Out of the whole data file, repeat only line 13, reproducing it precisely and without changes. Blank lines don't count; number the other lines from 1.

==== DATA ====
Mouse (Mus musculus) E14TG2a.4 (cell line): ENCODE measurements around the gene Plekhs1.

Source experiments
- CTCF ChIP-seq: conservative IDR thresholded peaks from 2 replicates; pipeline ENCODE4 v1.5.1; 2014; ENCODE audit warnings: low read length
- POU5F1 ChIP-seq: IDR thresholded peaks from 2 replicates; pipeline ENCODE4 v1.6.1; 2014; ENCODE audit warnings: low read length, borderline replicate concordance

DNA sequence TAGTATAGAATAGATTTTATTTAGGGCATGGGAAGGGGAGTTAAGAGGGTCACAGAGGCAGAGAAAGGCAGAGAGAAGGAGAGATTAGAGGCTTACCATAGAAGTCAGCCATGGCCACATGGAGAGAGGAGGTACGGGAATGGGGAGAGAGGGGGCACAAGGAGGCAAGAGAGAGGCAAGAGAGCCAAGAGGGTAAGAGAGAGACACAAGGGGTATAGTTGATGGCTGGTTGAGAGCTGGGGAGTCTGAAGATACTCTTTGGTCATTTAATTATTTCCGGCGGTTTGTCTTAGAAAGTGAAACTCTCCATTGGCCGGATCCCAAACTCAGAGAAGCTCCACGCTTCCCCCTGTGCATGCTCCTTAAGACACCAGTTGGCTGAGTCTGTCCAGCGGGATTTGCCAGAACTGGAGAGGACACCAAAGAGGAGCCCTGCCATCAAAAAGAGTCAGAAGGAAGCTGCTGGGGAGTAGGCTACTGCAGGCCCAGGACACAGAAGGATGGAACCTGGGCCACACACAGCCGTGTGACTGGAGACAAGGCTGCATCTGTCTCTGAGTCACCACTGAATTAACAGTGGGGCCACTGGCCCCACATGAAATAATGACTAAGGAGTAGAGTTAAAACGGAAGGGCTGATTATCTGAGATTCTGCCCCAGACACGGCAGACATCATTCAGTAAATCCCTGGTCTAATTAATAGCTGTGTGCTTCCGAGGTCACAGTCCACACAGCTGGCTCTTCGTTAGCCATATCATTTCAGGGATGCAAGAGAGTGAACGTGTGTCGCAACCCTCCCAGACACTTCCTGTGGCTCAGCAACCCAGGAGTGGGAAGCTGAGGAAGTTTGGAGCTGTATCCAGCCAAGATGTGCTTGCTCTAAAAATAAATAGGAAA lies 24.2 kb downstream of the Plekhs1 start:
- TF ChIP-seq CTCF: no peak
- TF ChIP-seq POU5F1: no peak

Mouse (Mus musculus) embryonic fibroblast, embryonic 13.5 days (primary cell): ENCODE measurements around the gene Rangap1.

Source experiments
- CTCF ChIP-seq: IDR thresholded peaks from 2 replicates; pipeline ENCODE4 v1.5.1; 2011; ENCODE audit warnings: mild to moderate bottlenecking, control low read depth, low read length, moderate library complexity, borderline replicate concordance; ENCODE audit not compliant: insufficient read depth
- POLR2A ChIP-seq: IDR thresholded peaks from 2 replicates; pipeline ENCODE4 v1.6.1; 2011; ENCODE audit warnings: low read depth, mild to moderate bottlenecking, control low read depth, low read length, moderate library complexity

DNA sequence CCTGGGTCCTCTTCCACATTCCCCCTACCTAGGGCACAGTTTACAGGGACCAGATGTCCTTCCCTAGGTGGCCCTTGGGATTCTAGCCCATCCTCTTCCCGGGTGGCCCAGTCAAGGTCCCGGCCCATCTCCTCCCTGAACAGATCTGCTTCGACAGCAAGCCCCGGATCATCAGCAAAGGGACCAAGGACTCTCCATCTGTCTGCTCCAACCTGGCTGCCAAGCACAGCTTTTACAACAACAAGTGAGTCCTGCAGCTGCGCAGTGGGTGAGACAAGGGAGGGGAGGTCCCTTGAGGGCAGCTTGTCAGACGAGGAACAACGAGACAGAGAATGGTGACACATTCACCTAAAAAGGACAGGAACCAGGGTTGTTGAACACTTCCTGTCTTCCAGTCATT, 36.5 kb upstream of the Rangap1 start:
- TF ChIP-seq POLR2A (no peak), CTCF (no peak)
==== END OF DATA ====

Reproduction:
- TF ChIP-seq POLR2A (no peak), CTCF (no peak)